History

The College has a long and colourful history. The current school, and its precursor institutions, are an important part of the story of this vibrant inner-suburban community with connections dating back to the early days of Melbourne’s history.

In 2007, the College celebrated its 125th anniversary with the publication of a book The School on the Flat: Collingwood College 1882-2007, which was published and launched at the annual Spring Fair day in September 2007. $25 hardback copies are available from the school office or good local bookshops. This publication was expertly researched and written by historian John Young, a retired researcher from the National Centre for Australian Studies at Monash University, typeset and designed by parents and friends of the College, and produced as an attractive hardback book. Copies are available from the office or contact Amanda Collins.

Read Good old Collingwood – forever a recent article in The Age about the College’s 125th Anniversary. http://www.theage.com.au/news/education-news/good-old-collingwood–forever/2007/08/24/1187462516265.html?page=fullpage

Find out more about the history of Collingwood at the Collingwood Historical Society. http://www.collingwoodhs.org.au/

 

 

Brief timeline

2008   Outcomes of a departmental review of the College made available. Many positive comments made about the school, including that it will remain as a Prep to Year 12 School. Lentil As Anything comes to the school canteen attracting much media interest.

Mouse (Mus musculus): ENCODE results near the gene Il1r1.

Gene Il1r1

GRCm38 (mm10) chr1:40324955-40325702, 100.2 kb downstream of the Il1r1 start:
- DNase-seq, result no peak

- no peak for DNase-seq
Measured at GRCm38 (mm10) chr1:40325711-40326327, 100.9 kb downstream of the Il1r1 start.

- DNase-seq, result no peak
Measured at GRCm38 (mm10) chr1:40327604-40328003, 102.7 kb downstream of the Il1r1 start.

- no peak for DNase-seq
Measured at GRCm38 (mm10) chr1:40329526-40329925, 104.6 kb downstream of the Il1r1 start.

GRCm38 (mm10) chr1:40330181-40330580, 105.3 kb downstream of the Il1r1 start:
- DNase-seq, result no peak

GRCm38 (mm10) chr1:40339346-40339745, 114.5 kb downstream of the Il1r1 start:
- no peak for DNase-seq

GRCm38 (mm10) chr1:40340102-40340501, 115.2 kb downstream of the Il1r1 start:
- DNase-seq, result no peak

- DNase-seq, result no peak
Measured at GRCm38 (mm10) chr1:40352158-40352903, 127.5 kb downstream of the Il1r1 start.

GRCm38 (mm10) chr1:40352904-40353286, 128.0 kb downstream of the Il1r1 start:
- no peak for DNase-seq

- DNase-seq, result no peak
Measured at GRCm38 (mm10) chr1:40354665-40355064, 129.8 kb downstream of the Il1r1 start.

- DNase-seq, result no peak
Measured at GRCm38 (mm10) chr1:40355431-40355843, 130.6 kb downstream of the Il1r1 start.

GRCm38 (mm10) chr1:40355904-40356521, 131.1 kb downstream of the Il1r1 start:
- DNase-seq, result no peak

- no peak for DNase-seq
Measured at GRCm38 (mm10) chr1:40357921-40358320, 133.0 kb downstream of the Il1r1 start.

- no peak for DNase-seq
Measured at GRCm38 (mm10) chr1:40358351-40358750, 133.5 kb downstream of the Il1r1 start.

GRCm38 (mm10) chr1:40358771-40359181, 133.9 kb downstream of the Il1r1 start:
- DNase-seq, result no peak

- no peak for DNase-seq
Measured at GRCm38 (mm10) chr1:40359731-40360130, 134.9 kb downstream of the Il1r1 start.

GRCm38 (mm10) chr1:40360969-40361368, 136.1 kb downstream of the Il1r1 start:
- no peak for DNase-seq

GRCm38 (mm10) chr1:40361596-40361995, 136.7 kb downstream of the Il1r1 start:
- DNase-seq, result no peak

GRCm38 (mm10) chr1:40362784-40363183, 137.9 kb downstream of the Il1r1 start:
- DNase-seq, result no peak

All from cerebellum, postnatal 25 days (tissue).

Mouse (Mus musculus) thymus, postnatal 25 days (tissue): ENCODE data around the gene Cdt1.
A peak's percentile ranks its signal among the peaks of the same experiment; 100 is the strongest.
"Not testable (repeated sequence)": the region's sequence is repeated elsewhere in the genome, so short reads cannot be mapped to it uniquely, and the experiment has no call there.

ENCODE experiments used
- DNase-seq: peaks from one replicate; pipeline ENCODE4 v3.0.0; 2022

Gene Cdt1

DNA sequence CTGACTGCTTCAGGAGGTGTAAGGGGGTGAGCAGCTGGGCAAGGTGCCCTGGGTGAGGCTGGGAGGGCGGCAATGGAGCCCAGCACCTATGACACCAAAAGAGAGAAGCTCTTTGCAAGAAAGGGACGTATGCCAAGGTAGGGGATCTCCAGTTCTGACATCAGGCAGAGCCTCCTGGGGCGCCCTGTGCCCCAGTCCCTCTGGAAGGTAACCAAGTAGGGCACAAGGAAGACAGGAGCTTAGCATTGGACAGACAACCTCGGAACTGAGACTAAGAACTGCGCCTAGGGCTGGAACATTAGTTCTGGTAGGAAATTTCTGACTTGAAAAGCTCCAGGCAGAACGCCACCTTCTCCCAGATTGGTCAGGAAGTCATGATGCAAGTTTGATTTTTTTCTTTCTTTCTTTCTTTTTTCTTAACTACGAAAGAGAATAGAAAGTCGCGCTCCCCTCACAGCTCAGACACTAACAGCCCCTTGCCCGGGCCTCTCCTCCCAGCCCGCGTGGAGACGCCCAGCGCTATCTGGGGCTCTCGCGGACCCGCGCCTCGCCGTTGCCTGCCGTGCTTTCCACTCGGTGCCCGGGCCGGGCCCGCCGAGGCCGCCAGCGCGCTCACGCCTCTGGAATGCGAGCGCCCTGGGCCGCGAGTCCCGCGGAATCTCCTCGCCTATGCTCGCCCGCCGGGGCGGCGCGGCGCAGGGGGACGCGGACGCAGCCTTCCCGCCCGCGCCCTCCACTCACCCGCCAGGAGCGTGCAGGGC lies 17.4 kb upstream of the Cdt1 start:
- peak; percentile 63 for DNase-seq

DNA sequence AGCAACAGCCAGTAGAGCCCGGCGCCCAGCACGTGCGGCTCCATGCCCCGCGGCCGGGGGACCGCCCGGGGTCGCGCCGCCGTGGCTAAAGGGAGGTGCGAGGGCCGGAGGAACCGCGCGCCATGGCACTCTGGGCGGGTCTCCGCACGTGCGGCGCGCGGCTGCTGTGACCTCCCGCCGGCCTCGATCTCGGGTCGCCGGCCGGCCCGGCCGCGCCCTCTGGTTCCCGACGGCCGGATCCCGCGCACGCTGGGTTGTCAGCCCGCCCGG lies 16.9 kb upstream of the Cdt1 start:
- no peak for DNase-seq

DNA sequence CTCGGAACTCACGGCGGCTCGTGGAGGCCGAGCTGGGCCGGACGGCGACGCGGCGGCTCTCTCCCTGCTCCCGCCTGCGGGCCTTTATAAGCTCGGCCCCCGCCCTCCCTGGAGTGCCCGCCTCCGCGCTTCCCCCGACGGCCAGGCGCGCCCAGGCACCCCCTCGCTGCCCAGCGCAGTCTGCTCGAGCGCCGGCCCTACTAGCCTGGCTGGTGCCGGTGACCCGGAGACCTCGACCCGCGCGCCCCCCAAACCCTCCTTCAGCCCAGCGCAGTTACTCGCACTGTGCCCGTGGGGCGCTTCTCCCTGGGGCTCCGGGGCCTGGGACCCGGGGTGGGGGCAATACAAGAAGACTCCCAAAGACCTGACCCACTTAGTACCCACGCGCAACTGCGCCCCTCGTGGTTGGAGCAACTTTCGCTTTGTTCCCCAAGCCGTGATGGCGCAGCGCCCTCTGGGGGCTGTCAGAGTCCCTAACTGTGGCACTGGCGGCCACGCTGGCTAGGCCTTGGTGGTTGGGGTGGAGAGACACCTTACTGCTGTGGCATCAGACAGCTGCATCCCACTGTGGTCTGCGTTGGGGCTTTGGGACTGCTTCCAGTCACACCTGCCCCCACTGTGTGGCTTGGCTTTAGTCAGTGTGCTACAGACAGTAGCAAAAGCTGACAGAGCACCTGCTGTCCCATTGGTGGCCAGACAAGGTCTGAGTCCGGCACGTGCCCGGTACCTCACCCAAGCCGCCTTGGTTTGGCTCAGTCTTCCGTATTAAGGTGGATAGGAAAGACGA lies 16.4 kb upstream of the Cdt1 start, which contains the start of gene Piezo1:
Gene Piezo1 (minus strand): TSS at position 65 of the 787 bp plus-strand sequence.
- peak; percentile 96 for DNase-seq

2007   School celebrates its 125th Anniversary and the College history is written.  2005 Specialist Design program and joint VCE programs with Fitzory HS announced for senior students announced for 2007.

2004   The Reggio Emilia-inspired program begins.

2001   The Kitchen Garden program begins.

2000   The Steiner program begins.

1990   Collingwood Education Centre renamed Collingwood College.

1975   Collingwood Education Centre opens. The Centre was planned to combine primary, secondary and community education in the one group of buildings. Considered to be ‘leading edge’ in-terms-of concept and design, the College’s reputation for innovation has continued. The College is still a community hub with well-used sporting and theatre facilities, migrant English services, a language school and the office of Melbourne Youth Music.

1915-1935   Collingwood School of Domestic Arts for girls.  Flora Pell, Principal of the School of Domestic Arts, was famous for her cookbook. More than 20 editions were printed.

1912   Cromwell Street State School joined Vere St.Right – The Cromwell Street buildings survive and are part of the current main campus. They were, built in the 1920’s after the original school building burnt down.

1882   Vere Street National School No 2462 was originally built to house over 500 pupils.  Jack Ryder, a champion test cricketer, is a past student. He was known as the King of Collingwood.

Wikipedia entry about Collingwood College & Newsletters include regular update on 125th celebrations and College history.

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